Basement subfloor retrofit insulation options
We recently renovated our 1897 brick workman’s cottage here in Chicago. We’ve done our best to upgrade the energy efficiency of it including insulation upgrades– although based on some of threads, may have made a few not optimal decisions (closed cell soy foam interior – we’re in an historic district so we cannot make any changes to the exterior.). We’re now seeking to tackle our basement floor, specifically insulate it.
This is an existing floor poured by the previous owner in the early nineties. It is a 4” thick slab sitting on a sand/soil base – our ground is very sandy in our particular location. We have no leaks and very little moisture except for one area (6”x 36”) where the below grade exterior brick is absorbing moisture from the ground soil. Our plan is to dig out this area (exterior) and install an exterior water vapor barrier in the Spring. In the interim, we want to begin insulating the floor and installing a ‘finished’ floor. I’ve read through all of the threads as well as a number of building science corporation articles and believe the below is the best approach but am looking for any experience/feedback.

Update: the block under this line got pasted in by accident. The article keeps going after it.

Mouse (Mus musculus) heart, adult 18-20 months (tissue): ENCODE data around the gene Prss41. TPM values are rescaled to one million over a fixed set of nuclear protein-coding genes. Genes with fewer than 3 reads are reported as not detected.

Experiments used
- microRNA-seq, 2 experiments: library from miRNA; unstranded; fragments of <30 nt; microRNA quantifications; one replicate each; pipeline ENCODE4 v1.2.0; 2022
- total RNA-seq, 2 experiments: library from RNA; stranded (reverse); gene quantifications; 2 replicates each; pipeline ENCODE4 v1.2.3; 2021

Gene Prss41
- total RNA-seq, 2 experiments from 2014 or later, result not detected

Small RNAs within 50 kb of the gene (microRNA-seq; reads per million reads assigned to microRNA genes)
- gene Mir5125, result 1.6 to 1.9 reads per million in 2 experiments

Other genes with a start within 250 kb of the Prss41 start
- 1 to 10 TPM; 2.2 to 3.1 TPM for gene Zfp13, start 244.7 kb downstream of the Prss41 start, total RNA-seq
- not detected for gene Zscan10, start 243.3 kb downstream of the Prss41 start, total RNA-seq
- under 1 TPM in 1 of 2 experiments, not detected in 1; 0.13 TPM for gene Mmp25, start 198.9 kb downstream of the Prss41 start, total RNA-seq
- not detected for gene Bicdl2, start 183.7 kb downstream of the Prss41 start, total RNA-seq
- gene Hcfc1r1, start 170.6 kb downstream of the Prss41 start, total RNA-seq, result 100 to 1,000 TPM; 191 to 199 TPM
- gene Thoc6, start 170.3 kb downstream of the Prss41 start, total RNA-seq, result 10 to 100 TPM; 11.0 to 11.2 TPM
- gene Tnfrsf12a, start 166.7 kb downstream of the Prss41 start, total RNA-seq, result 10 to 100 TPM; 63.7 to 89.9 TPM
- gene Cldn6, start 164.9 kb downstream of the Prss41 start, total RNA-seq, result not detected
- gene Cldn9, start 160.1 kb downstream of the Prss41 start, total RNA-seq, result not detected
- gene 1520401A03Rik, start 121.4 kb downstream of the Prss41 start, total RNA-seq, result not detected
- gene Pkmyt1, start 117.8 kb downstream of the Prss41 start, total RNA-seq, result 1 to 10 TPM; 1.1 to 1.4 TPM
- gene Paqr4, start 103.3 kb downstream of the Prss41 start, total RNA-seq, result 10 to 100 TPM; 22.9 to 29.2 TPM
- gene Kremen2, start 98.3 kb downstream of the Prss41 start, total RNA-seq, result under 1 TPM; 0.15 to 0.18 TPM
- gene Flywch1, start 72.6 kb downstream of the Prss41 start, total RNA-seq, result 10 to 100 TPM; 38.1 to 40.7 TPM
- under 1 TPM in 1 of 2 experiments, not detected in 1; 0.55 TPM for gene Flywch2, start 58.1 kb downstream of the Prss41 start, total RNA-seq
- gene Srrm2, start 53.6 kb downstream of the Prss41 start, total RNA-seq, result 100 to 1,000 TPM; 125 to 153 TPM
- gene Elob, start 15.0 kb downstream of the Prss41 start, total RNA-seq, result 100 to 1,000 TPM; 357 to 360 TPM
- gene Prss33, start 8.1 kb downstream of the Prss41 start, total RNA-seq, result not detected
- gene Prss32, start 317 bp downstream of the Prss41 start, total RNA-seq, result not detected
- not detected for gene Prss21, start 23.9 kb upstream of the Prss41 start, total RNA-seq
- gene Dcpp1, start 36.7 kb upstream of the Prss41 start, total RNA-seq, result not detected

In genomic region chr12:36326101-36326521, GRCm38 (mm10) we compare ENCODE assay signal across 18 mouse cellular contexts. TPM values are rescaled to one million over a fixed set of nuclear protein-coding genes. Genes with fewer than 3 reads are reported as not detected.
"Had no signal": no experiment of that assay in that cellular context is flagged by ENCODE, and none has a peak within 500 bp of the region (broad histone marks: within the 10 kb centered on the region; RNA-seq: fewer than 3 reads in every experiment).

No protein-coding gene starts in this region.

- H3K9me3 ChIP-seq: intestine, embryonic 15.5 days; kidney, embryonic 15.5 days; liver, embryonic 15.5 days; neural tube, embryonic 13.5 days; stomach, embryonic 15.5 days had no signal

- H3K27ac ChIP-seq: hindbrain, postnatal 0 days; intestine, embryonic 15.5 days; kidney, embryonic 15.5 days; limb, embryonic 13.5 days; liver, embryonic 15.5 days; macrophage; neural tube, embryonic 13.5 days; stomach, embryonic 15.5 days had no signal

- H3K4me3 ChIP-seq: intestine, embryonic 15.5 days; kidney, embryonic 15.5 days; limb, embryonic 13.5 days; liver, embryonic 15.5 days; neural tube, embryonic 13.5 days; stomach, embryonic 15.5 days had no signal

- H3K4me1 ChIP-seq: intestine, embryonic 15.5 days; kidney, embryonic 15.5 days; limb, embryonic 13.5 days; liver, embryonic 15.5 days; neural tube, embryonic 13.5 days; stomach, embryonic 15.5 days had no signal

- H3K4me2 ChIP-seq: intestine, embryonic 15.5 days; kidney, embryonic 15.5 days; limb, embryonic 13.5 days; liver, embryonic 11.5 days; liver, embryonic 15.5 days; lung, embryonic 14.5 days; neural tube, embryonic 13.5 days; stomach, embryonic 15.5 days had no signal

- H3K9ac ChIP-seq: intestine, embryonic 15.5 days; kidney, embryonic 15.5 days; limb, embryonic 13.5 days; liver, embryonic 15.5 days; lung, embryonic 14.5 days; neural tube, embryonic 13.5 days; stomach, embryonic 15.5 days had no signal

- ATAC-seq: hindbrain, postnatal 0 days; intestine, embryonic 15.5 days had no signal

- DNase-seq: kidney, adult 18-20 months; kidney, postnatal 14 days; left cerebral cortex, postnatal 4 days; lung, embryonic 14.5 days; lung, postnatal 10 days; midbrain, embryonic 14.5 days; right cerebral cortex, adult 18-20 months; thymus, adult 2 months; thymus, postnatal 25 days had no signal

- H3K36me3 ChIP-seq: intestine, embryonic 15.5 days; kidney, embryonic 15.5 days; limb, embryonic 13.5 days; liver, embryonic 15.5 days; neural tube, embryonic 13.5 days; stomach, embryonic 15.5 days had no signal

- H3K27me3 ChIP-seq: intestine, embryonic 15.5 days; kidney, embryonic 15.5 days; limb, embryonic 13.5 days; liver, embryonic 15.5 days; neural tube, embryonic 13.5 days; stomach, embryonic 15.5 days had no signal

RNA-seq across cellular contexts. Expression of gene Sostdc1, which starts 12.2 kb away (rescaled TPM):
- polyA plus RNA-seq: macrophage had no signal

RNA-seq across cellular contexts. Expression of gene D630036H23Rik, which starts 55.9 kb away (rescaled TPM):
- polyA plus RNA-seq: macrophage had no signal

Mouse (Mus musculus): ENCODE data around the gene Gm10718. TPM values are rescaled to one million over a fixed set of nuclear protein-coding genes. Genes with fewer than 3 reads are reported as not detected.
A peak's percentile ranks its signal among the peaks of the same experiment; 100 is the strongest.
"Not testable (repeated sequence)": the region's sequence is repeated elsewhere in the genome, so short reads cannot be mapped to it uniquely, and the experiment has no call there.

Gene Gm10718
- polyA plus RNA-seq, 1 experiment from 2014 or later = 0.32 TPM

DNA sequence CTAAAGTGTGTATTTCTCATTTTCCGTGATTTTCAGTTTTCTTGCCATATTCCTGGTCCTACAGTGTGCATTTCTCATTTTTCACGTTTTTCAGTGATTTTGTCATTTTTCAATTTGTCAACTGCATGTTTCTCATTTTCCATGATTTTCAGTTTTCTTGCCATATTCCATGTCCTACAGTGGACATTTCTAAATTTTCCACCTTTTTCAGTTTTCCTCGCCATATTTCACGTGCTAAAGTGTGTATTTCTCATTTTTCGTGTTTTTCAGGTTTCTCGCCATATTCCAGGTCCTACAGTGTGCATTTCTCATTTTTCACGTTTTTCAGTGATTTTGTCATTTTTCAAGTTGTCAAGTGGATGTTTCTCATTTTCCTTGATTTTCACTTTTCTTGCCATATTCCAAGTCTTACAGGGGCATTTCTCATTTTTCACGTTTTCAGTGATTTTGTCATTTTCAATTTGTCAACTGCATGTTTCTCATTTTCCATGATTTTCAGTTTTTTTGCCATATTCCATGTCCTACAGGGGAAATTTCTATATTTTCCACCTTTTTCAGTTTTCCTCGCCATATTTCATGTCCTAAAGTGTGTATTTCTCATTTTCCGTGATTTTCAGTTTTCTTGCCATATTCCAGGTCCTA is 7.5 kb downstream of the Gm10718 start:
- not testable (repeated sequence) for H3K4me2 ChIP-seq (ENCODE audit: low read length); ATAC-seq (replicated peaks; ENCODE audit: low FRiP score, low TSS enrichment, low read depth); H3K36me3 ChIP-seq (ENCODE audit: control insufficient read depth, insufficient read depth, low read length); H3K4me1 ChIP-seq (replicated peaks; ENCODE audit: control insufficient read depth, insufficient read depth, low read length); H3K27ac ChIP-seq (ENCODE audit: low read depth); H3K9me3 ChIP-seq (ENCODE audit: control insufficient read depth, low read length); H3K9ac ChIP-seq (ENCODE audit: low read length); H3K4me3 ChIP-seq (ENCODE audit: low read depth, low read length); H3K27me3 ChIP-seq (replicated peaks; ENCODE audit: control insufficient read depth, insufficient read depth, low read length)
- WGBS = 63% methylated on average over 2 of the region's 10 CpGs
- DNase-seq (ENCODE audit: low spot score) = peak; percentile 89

• 1” XPS foam board with taped seams – directly on slab
• .5” plywood mounted perpendicular to the XPS and anchored to the slab through the xps using tapcon screws (necessary to anchor?)
• .5” plywood mounted perpendicular to and anchored to the first plywood layer
• Finished floor options include: floating cork floor, simple sand/stain and seal of the plywood, tile, FLOR carpet tiles, etc. No wall to wall carpeting.
My questions are:
1. Is it necessary to anchor the first layer of plywood if a second layer is being installed?
2. Is it possible to install a single layer of a material such as Richlite (‘skate park boards’) instead of two plywood layers?
3. Is it possible to install a single layer of hardiboard instead of two plywood layers?
The 1” XPS is a definite but we’re flexible on the other methodologies. I’m trying to avoid old school sleepers (poor insulation, height) and simplify installation as much as possible as this will be a DIY as well as retain as much headroom (8’6”) as possible.
Note: The walls are already finished () with the bottom wall stud sitting on the concrete slab.
Posted Tue, 11/30/2010 - 16:49
Edited Mon, 01/21/2013 - 03:34
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